A Calendar of the Letters of Willa Cather

86 letters found

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Results 11-20:

To Irene Miner WeiszOct. 26, [1918], from TorontoNewberry 

Enclosing a review. Such a reader catches the whole better than those who concentrate on identifying originals for the characters. Please share with Carrie. Leaving for New York on the 30th.   Willie   [Stout #438]

To Ferris GreensletDec. 2, [1918], from New YorkHarvard 

Not interested in doing the book of short stories after all. Has begun two other new books . P.S.: Terrible about Elsie Sergeant's injury. Please send review copy of Ántonia to the New York Globe.  W. S. C.   [Stout #442]

To Ferris GreensletJan. 6, [1919?]Harvard 

Thanks for the advance on her account. The Globe still hasn't received a review copy. Has he tried for a British edition? Has written four chapters on the soldier story. Feels like a medium through which the story writes itself.   Willa Cather   [Stout #447]

To Ferris GreensletMar. 2, [1919], from New YorkHarvard 

When does he leave for England? Is sending a note from H. L. Mencken, in response to hers thanking him for his review. A Mr. Melchers, of some magazine for booksellers, has been urging her to stick with midwestern material, not shift to New York.   W. S. C.   [Stout #453]

To Ferris GreensletMay 19, [1919], from New YorkHarvard 

Has many things to take up with him. Bill for corrections on proof has brought all this to a head. If Houghton Mifflin really valued her, wouldn't they absorb such costs? Three New York publishers have approached her recently. Houghton Mifflin has not used good reviews effectively to boost sales and has not been diligent about getting review copies out. One reviewer told her Houghton Mifflin seems unwilling to praise this book. Why are they reluctant to quote people who say things like "great writer"? Wishes they would advertise her as Knopf has Hergesheimer, but they do not seem to take a long-term interest in her books. Their stock of The Song of the Lark has dropped to eight copies and O Pioneers! to four. Hates to have books with two different publishers, but wants a press that will believe in her.   Willa Cather   [Stout #461]

To Zoë AkinsOct. 8, [1919], from Jaffrey, N.H.Huntington 

Delighted to see the good review in yesterday's Times [of Déclassée, which opened at the Empire Theatre on October 6 with Ethel Barrymore in the lead]. Seems a triumph—a word that can only be used for the theater since the advent of trench warfare. Confident the play has real quality, is not just what is usually popular. Will go see it as soon as she gets back to New York.   Willa Cather   [Stout #477]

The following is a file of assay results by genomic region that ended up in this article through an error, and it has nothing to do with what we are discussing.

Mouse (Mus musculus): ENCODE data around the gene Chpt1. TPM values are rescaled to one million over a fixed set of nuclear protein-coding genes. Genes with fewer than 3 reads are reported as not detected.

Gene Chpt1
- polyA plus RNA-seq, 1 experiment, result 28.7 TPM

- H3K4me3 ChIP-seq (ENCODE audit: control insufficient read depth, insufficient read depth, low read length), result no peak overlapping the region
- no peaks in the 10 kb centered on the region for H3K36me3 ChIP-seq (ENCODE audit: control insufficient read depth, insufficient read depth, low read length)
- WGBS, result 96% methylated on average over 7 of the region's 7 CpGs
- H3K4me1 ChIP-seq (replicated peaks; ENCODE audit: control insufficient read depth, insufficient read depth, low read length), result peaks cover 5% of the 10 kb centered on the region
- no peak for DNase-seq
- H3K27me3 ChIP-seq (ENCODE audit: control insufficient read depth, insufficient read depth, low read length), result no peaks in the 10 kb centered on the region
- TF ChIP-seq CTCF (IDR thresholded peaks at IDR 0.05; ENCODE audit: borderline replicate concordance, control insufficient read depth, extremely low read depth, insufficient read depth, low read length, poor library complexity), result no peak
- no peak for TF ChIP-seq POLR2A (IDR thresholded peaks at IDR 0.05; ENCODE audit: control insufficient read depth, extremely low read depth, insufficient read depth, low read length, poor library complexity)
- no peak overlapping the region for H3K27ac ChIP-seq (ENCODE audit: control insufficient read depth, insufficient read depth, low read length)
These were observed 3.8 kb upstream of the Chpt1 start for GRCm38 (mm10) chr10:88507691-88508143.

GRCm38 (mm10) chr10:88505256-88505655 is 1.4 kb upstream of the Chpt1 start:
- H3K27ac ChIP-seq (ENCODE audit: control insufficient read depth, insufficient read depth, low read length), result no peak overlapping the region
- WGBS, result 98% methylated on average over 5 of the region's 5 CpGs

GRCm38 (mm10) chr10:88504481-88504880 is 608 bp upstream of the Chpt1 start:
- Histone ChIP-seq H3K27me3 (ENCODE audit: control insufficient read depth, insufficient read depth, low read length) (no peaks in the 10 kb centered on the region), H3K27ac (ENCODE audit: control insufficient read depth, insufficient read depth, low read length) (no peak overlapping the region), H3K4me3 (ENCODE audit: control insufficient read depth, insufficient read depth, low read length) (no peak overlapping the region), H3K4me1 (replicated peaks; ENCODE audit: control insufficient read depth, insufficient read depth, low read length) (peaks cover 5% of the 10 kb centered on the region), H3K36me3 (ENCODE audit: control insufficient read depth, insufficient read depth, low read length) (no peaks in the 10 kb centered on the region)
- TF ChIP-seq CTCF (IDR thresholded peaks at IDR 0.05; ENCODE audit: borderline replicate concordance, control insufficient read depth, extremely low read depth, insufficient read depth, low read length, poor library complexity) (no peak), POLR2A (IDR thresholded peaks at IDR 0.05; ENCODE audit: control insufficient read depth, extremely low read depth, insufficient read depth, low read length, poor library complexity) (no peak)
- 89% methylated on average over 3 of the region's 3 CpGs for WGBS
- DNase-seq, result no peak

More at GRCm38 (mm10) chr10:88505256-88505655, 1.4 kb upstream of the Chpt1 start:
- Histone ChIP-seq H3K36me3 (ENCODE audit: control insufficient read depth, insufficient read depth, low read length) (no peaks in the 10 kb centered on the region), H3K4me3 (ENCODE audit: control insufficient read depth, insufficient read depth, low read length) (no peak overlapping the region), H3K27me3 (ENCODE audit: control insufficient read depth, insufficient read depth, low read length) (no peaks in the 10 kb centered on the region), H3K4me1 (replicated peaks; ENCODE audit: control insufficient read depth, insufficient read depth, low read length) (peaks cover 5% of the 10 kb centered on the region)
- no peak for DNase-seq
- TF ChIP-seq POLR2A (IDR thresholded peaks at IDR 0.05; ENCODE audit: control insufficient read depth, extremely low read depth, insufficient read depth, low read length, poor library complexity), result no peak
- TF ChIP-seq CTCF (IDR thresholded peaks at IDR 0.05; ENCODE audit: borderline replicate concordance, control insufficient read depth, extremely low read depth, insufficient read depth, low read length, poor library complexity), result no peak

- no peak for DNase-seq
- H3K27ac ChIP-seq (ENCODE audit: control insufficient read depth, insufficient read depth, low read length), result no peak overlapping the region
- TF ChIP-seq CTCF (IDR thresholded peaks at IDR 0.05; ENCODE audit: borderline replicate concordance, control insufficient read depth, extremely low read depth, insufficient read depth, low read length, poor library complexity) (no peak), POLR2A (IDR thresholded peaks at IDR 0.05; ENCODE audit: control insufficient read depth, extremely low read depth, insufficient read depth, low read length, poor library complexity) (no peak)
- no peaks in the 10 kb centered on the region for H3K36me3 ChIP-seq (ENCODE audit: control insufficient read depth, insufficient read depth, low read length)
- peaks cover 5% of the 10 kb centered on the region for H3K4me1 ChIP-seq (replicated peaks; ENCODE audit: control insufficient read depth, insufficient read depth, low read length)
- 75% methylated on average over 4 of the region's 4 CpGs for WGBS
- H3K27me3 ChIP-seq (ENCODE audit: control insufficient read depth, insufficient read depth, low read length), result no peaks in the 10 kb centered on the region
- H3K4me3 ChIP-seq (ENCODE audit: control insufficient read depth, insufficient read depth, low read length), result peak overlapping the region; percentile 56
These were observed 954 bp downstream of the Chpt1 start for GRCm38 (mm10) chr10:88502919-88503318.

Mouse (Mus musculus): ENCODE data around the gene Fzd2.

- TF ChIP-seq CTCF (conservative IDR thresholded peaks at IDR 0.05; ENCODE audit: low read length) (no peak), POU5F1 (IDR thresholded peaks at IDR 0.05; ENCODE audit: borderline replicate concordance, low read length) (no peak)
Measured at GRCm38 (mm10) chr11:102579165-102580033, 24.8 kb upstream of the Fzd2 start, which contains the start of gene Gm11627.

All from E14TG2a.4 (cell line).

To Fannie ButcherFeb. 16, 1920, from no. 5 Bank Street, New York, dedication written on photograph ; Butcher 

"For Fannie Butcher, who wrote the first discriminating review of my first novel. (In this case my interest in the reviewer has outlasted my interest in the novel, for I don't think much of that book now!) With greetings and good wishes,    Willa Sibert Cather   [Stout #497]

To Elizabeth Shepley SergeantNov. 19, 1920, from New YorkPM 

Just back from France after a stormy crossing. Has a sprained ankle, and the apartment is a mess. Edith sick in bed. Trying to manage everything with one helper. Envies her being in New Mexico. Has seen Amy Lowell's good review of her book.   W. S. C.   [Stout #515]

To Dorothy Canfield FisherMar. 21, [1921]UVt 

She was generous in the Yale Review [review of Youth and the Bright Medusa]. Nobody else's praise could mean so much in Red Cloud. No one else knows so well what hard struggles there were in the early years. Now can write calmly and with pleasure. Is a much tamer person now.   Willa   [Stout #534]

To Wilbur CrossJan. 10, 1922Beinecke 

Understood from the Canbys that she would see him before now, so didn't write. Has articles due to the New Republic and the Nation in February, so can't get one done for the Yale Review right away.   Willa Cather   [Stout #572]

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